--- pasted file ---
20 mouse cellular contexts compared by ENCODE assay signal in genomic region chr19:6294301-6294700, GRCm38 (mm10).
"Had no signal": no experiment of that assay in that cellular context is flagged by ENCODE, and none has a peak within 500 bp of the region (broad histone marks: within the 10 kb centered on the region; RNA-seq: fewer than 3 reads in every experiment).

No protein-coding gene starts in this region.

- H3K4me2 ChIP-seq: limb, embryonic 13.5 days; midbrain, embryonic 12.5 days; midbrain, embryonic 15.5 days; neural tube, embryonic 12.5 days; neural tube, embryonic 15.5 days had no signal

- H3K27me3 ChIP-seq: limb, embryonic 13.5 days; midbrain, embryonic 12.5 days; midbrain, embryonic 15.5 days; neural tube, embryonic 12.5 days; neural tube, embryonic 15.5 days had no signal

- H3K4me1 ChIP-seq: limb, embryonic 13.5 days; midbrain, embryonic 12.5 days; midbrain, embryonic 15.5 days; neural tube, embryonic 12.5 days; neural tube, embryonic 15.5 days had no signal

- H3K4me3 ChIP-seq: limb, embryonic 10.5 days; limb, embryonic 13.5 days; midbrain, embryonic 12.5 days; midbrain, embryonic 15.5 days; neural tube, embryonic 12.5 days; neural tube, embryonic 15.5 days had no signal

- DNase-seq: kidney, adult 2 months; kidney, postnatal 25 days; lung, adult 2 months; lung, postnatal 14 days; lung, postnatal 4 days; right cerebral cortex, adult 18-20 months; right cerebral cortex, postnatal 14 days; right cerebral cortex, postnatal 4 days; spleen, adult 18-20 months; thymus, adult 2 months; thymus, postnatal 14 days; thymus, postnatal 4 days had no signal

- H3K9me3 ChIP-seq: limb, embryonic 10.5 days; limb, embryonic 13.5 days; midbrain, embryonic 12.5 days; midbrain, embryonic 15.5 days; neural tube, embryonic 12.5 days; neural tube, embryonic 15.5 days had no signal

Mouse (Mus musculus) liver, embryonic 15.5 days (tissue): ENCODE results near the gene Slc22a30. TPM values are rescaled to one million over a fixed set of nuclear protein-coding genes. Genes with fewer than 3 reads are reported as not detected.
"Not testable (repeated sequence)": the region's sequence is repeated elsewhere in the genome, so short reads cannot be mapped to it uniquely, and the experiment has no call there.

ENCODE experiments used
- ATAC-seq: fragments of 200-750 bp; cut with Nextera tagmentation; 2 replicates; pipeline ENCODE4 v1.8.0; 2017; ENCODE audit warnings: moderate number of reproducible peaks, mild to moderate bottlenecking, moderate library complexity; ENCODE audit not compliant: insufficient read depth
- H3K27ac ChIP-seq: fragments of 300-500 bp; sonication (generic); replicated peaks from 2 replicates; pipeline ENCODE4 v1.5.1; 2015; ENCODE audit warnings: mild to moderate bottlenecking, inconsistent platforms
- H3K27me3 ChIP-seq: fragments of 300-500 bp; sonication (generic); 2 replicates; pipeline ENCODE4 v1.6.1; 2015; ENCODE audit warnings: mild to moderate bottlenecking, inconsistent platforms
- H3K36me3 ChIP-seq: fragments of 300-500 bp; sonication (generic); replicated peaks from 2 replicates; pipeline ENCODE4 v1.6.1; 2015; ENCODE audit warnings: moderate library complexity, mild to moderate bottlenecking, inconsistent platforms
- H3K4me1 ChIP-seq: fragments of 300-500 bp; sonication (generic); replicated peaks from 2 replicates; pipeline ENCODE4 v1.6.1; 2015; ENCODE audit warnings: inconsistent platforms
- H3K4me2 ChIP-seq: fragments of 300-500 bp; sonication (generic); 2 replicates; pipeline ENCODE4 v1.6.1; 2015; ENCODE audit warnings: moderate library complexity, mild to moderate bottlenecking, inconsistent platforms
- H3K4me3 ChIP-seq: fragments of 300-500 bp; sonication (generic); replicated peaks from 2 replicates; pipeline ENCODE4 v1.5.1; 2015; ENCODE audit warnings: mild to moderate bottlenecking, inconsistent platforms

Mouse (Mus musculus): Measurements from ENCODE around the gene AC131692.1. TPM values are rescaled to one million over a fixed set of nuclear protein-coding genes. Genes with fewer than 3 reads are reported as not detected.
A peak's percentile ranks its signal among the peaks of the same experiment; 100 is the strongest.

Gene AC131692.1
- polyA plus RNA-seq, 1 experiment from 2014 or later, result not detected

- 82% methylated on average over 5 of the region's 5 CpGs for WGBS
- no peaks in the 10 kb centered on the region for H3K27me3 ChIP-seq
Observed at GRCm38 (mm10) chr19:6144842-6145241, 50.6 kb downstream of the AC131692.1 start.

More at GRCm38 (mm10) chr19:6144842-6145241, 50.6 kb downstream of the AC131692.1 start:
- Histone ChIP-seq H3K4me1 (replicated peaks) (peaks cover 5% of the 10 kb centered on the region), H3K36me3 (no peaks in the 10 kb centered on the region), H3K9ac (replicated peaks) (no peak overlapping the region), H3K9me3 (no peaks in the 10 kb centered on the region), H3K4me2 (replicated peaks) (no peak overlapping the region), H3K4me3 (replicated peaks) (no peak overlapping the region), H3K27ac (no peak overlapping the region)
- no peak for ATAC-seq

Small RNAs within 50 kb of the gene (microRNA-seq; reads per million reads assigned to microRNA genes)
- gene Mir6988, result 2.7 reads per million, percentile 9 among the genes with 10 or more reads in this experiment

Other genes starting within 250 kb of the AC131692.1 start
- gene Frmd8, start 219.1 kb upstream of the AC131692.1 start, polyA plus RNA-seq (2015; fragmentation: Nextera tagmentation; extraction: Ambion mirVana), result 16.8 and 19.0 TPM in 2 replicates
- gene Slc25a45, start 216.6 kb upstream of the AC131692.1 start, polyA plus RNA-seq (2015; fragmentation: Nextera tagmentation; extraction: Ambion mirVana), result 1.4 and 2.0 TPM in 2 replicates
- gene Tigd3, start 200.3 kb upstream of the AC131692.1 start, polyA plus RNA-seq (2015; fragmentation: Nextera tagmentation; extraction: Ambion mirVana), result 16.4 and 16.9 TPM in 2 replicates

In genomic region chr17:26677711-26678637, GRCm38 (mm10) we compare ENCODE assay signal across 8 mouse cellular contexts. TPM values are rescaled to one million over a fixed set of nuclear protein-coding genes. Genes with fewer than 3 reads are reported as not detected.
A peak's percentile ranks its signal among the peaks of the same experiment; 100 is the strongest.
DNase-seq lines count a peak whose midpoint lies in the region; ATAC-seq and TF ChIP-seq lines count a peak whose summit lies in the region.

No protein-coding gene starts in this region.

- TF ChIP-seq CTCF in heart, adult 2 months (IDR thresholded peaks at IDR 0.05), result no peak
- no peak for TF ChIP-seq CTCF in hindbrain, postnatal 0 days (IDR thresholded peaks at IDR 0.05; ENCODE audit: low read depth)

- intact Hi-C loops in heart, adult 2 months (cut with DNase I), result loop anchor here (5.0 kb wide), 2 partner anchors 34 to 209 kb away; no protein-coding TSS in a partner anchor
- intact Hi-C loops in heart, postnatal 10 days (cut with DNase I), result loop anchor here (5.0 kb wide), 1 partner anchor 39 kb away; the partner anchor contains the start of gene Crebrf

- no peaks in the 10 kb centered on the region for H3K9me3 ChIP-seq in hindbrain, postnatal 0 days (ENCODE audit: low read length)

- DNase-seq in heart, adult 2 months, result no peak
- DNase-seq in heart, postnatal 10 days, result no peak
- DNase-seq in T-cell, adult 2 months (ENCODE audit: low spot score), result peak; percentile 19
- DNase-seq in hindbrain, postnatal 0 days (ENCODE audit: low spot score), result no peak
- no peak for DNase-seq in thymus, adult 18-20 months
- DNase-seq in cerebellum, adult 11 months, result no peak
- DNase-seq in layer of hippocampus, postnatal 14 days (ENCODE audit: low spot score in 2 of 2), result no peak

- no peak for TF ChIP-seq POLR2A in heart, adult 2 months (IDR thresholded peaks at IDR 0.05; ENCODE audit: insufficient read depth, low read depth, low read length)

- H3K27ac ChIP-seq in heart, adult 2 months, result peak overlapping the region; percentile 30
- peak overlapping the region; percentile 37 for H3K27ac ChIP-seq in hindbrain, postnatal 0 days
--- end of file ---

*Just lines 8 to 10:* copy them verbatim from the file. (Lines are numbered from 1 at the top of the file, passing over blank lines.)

- DNase-seq: kidney, adult 2 months; kidney, postnatal 25 days; lung, adult 2 months; lung, postnatal 14 days; lung, postnatal 4 days; right cerebral cortex, adult 18-20 months; right cerebral cortex, postnatal 14 days; right cerebral cortex, postnatal 4 days; spleen, adult 18-20 months; thymus, adult 2 months; thymus, postnatal 14 days; thymus, postnatal 4 days had no signal

- H3K9me3 ChIP-seq: limb, embryonic 10.5 days; limb, embryonic 13.5 days; midbrain, embryonic 12.5 days; midbrain, embryonic 15.5 days; neural tube, embryonic 12.5 days; neural tube, embryonic 15.5 days had no signal

Mouse (Mus musculus) liver, embryonic 15.5 days (tissue): ENCODE results near the gene Slc22a30. TPM values are rescaled to one million over a fixed set of nuclear protein-coding genes. Genes with fewer than 3 reads are reported as not detected.